Fears for countryside and services as Leicester’s need for new homes spills over into wider county
Leicestershire residents have expressed fears for the future of their green spaces and services after it emerged new homes due to be built in the city would be accommodated in the county because of a lack of suitable land. In a joint statement last week, the city, county, districts and borough said they were working together to find space for 18,700 homes which cannot fit in the city.
Leicester City Council said it had been struggling to meet its housing target for the period up to 2036 even before the Government increased its required provision by 35 per cent in 2020. The councils across the county now have a legal obligation to step up and take on some of the shortfall.
A proposal is currently being looked at individually by each borough and district authority showed that for some councils the number of homes they would need to deliver by 2036 would double once the city’s share was redistributed. Blaby, which is set to take the biggest proportion of the city’s unmet need, would need to build 10,992 new homes in the 16-year period – over twice as many as it’s own individual target.
Readers have raised concerns over the county taking on some of Leicester’s target. One said: “That’s all well and good, people need a roof over their head, but the services in the suburbs are stretched to the limit already.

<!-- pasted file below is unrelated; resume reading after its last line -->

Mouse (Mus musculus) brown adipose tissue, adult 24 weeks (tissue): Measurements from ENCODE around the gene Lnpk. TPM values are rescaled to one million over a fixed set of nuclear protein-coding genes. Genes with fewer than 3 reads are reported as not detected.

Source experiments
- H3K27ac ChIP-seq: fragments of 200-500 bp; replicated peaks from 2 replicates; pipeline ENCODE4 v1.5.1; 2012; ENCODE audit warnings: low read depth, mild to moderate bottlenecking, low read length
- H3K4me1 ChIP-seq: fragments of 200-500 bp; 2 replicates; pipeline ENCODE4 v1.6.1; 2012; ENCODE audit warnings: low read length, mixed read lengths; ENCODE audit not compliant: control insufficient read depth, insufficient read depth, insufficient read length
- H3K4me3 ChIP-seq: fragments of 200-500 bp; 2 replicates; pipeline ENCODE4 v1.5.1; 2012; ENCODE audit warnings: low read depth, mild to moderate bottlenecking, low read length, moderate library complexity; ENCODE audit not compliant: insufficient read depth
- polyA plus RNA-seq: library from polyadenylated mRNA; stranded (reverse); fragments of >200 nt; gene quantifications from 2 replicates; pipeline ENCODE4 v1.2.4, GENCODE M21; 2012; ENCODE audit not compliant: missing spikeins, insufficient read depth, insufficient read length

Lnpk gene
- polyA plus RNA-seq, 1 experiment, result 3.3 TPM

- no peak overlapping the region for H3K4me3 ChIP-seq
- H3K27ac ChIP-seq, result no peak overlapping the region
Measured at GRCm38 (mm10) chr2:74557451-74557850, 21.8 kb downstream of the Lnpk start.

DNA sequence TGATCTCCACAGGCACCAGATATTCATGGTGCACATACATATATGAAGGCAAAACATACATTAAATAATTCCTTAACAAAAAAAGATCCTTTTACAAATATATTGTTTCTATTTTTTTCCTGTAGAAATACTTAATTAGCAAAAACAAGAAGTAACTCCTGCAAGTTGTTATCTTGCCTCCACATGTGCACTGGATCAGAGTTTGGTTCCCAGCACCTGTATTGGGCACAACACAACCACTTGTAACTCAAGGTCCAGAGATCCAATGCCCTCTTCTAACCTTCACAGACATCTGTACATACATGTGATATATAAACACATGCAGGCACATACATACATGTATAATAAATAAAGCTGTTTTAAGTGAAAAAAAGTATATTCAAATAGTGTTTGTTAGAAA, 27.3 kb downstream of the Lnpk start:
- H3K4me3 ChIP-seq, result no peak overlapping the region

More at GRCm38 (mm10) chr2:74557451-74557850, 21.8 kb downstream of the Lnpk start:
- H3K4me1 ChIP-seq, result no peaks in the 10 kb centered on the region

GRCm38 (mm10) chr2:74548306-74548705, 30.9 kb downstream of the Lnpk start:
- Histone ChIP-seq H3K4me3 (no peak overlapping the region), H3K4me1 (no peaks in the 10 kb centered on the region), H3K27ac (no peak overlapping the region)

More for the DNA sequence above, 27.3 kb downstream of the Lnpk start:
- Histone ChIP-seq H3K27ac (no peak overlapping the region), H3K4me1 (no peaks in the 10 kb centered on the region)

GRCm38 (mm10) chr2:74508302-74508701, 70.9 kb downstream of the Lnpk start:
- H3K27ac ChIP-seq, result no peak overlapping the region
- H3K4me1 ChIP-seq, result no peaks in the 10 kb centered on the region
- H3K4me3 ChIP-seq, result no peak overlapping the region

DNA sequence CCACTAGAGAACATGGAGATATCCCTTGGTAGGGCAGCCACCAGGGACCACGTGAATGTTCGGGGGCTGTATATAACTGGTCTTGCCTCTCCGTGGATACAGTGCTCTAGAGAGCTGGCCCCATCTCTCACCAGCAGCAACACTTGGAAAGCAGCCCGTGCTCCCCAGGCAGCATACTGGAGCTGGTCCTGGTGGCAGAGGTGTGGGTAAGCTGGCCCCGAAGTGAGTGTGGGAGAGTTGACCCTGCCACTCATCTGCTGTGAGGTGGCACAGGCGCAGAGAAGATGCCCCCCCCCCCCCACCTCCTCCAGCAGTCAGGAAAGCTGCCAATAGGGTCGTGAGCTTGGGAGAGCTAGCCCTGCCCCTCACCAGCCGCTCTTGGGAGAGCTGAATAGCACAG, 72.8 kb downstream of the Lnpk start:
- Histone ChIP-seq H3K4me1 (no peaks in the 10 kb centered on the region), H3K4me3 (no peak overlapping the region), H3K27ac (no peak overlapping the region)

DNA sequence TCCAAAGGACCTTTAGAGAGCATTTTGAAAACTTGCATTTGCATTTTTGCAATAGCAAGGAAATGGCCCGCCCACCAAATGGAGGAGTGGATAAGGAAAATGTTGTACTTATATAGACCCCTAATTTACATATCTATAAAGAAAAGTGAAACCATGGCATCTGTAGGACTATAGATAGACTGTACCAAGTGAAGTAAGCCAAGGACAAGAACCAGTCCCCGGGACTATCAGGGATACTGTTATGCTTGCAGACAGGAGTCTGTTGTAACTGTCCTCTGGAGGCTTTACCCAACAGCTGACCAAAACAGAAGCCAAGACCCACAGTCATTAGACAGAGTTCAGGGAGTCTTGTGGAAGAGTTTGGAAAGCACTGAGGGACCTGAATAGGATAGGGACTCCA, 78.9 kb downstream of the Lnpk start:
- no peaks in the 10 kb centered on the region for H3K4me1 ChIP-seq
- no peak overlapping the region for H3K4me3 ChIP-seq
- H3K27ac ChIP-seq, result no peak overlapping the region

“They shouldn’t grant planning permission for any development unless they include GP surgeries and schools or at least expand the services that are already in place.” A second added: “So, don’t build them in the city where the needs exist – build in the countryside spoiling our lovely landscapes, where the infrastructure doesn’t exist, and by so doing increase the carbon footprint with the increase in commuters.”
Other readers suggested there are still brownfield – previously developed – sites in the city which could be used to meet the targets. “What about all the brown field sites in the city, Corah’s, the old Vulcan works, why can’t they be redeveloped into affordable housing sites?” asked one commenter.
Another referenced reactions to the recent news that the old Corah factory site in the city centre could be demolished to make way for flats. “Yet any mention of turning empty disused factories in to flats get met with horror as well,” they said.
Suggestions were also made that we should be building up to make the most of the small parcels of land that are available in the city: “No end of land has been cleared in the city for housing, yet right on the edge of town they’re throwing up rubbish two-bed, two-storey town houses. Why are we not building 20 or 30-storey buildings in prime locations around the city centre?
“This is what modern city centres should be, three-bed semis with a garden is not what is needed in these areas. If people want [houses] then you have to live further out.
“Personally I would hate to live in a flat, but for single people, couples, young professionals it might be an ideal way of living.” However, one reader did say the idea made sense to them: “Good, the city is densely populated so it makes sense.”